October 1, 1876
APPEAL from the Court of Claims. On the 26th of June, 1867, Alphonse Desmare, of New Orleans, La., filed his petition in the Court of Claims to recover the value of five hundred and fifty-six bales of cotton, alleging that, in the year 1863, he was the owner of that number of bales, then at Opelousas, in the parish of St. Landry, La.; that, in April, 1863, said cotton was taken and captured by officers of the United States army, by whom, under the orders of General N. P. Banks, commanding the Department of the Gulf, it was shipped to New Orleans, sold, and the proceeds placed in the treasury of the United States. The court below found, as matters of fact,–– 1. The claimant, before the war, had his domicile in the city of New Orleans, La., where he resided, and was a partner with one Laforest, under the style of Laforest & Desmare, commission-merchants, and he was residing there also on the 19th of January, 1866. There is no evidence of any change of said domicile, or of a dissolution of said partnership; nor is there any evidence as to where the c aimant was on the 27th of April, 1862, when the United States military forces took possession of New Orleans, or before that date, during the war, of afterward, until October, 1862, when it is proved he was in the parish of St. Landry, La., purchasing the cotton, which is the subject of this action, and acting as agent of the rebel government for the exchange of Confederate bonds for Confederate notes, for which latter purpose he had an office at Opelousas, in said parish. Said parish was within the rebel lines until April, 1863, when it was taken possession of by United States forces under General Banks. 2. Between the 1st of October, 1862, and the month of April, 1863, the claimant, in person, purchased within said parish, of different persons, two hundred and sixty-eight bales of cotton, and paid for the same in Confederate money. All of said cotton was seized by officers of the United States upon the entry of their military forces into said parish, was turned over to agents of the Treasury Department, sold, and the net proceeds, to the aggregate amount of $51,456, are now in the United States treasury. 3. Said claimant and one Dupr e, jointly and personally, purchased within said parish, March 3, 1863, eighty-four bales of cotton, for which they gave their notes, with security. These notes were paid after the war, one-half by the claimant and one-half by said Dupr e. This cotton was seized by officers of the United States in April, 1863; was turned over to treasury agent and sold, and the net proceeds thereof, to the amount of $16,128, are in the United States treasury. 4. The claimant has failed to prove that any other cotton owned by him was seized by officers or agents of the defendants. The court thereupon concluded, as matters of law,–– 1. The claimant's domicile, found to have been in the city of New Orleans before the war, and not proved to have been changed, is presumed to have continued and been in that city when the purchases of cotton were made by him within the rebel lines, as set forth in the findings. 2. The claimant's domicile being in the city of New Orleans, he is presumed to have been there personally until he is proved to be elsewhere; and the claimant, not showing that he was absent from the place of his domicile when the city was captured, April 27, 1862, it is presumed he was there at that time, and subsequently crossed the Federal lines about the time he is proved to be in the parish of St. Landry. 3. The purchases of cotton by the claimant, under the circumstances set forth in the findings, were void as against the law and public policy of the United States, and he acquired no title to the cotton thereby. The plaintiff's petition having been dismissed, he appealed to this court.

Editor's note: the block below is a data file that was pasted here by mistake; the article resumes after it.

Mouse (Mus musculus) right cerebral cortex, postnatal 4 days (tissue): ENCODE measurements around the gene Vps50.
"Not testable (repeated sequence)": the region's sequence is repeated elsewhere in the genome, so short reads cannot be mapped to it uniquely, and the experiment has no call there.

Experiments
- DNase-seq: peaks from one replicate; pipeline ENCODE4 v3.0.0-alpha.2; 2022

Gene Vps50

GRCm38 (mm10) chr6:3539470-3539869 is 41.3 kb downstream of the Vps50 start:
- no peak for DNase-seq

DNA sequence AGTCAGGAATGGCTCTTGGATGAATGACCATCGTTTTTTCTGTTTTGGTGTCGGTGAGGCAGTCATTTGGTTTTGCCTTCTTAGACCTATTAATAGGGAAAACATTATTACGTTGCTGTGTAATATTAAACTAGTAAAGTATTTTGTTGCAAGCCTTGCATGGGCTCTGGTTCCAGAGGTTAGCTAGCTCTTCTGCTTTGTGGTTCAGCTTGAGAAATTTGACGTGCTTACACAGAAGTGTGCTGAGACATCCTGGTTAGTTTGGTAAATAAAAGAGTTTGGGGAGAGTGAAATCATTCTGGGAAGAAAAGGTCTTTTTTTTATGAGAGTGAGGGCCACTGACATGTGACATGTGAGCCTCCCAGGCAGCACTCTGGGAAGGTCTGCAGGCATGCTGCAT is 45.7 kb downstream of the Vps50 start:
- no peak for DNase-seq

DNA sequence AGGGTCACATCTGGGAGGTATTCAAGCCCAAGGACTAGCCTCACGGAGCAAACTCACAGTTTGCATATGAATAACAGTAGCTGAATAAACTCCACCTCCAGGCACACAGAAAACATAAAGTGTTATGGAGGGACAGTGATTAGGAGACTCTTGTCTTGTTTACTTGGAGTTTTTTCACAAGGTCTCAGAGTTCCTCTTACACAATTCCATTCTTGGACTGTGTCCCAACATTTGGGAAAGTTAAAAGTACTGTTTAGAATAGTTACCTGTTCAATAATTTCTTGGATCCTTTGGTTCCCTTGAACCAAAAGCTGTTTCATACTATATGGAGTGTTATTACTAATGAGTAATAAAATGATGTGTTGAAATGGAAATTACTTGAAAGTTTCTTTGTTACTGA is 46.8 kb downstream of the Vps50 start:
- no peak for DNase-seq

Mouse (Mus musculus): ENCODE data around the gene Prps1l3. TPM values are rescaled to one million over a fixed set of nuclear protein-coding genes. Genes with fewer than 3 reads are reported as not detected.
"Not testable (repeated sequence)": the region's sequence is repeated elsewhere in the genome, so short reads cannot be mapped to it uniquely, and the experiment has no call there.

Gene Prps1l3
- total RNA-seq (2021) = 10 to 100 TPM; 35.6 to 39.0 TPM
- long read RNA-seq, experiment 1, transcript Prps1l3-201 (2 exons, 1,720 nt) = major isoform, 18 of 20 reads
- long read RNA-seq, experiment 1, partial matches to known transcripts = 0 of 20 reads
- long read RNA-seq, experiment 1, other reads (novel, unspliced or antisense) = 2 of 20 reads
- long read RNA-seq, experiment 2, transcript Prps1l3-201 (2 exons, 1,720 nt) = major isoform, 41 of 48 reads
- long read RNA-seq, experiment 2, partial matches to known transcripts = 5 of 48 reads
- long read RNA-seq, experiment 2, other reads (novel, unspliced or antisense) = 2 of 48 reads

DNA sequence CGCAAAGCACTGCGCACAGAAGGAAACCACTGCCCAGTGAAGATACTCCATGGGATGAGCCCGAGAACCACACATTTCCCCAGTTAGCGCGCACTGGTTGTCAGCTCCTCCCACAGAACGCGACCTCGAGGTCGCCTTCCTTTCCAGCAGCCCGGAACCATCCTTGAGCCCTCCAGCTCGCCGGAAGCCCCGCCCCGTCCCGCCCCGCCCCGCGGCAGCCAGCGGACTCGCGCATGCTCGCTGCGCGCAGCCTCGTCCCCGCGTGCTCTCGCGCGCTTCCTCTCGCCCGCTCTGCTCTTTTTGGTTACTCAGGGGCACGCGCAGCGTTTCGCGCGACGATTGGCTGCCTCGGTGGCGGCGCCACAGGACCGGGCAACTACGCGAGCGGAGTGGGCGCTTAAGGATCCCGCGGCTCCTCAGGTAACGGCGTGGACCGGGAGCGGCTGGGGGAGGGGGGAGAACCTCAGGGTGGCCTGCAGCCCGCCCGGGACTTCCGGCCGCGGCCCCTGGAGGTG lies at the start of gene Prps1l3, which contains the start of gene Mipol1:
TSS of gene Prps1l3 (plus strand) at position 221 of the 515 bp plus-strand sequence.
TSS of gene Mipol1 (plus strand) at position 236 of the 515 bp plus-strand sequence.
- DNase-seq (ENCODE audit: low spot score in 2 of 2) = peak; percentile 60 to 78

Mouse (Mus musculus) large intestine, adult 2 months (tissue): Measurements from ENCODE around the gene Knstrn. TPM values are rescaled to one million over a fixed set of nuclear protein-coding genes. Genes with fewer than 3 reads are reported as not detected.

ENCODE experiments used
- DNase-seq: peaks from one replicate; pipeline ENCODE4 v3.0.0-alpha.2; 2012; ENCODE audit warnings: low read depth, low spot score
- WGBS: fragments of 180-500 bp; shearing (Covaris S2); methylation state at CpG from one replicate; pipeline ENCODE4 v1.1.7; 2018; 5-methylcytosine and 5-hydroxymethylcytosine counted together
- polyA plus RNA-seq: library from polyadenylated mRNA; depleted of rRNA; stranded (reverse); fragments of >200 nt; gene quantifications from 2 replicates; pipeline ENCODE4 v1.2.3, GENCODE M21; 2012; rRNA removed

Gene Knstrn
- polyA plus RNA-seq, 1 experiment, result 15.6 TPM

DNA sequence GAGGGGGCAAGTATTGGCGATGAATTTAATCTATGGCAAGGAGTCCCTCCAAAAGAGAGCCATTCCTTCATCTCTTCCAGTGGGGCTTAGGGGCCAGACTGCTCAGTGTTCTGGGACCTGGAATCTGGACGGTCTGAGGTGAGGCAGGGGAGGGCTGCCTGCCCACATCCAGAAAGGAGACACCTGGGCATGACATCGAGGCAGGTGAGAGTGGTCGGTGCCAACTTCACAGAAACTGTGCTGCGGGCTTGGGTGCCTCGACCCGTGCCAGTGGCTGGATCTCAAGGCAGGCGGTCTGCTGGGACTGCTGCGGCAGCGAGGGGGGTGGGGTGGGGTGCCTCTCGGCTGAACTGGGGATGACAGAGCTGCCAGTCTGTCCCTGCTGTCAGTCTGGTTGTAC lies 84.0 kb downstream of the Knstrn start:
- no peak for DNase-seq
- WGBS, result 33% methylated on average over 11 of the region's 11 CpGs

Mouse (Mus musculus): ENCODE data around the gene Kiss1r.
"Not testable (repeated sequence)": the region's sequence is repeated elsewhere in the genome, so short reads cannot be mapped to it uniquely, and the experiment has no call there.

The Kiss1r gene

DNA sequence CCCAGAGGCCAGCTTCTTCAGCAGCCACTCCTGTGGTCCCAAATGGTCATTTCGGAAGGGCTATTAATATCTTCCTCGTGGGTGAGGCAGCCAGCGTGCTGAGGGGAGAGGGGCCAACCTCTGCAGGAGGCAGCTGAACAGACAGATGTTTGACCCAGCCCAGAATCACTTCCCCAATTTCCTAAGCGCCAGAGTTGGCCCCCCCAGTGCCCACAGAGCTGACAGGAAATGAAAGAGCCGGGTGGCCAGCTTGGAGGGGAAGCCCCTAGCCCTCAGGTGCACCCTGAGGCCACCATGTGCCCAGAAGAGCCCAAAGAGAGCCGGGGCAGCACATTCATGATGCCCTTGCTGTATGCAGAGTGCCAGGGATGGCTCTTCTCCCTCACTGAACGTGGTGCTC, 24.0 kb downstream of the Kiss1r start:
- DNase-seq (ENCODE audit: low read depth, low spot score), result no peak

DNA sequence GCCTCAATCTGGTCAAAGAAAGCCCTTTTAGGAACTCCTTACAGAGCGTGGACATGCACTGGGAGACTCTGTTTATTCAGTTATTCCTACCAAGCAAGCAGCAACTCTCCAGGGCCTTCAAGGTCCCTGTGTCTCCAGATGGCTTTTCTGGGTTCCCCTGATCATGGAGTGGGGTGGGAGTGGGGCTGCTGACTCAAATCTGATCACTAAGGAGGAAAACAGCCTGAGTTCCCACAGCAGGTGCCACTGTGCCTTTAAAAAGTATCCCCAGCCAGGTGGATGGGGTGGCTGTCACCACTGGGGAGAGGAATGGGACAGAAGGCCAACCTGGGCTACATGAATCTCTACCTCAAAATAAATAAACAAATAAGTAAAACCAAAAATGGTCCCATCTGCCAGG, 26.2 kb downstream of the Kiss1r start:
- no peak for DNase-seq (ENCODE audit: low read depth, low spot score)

The opinion of the court was delivered by: Mr. Justice Swayne delivered the opinion of the court.
Mr. Thomas J. Durant and Mr. C. W. Hornor, for the appellant.
Because the claimant's domicile was in the city of New Orleans before the war, and was not shown by proof to have been changed, the presumption of the court below, that his domicile continued and was 'in that city when the purchases of cotton were made by him within the rebel lines,' &c., is contrary to both the facts and the law. He had his domicile in the parish of St. Landry when he bought the cotton there. It being established that before the war he was a rebel, and still one on Jan. 19, 1866, it is a presumption of law, that during all the intermediate time he remained one.
Probatis extremis praesumuntur media. Domicile is a question both of law and fact. Claimant was, in October, 1862, in the parish of St. Landry, 'purchasing cotton, and acting as agent of the rebel government.' As such an officer, it is undeniable he could have no domicile within the Union lines. The voluntary residence of the petitioner in New Orleans after the war began would have been a crime, and statute evidence of it.
The moment he took the oath and assumed the duties of an agent of the Confederate government in St. Landry, his domicile, both political and civil, in that parish, became fixed eo instanti.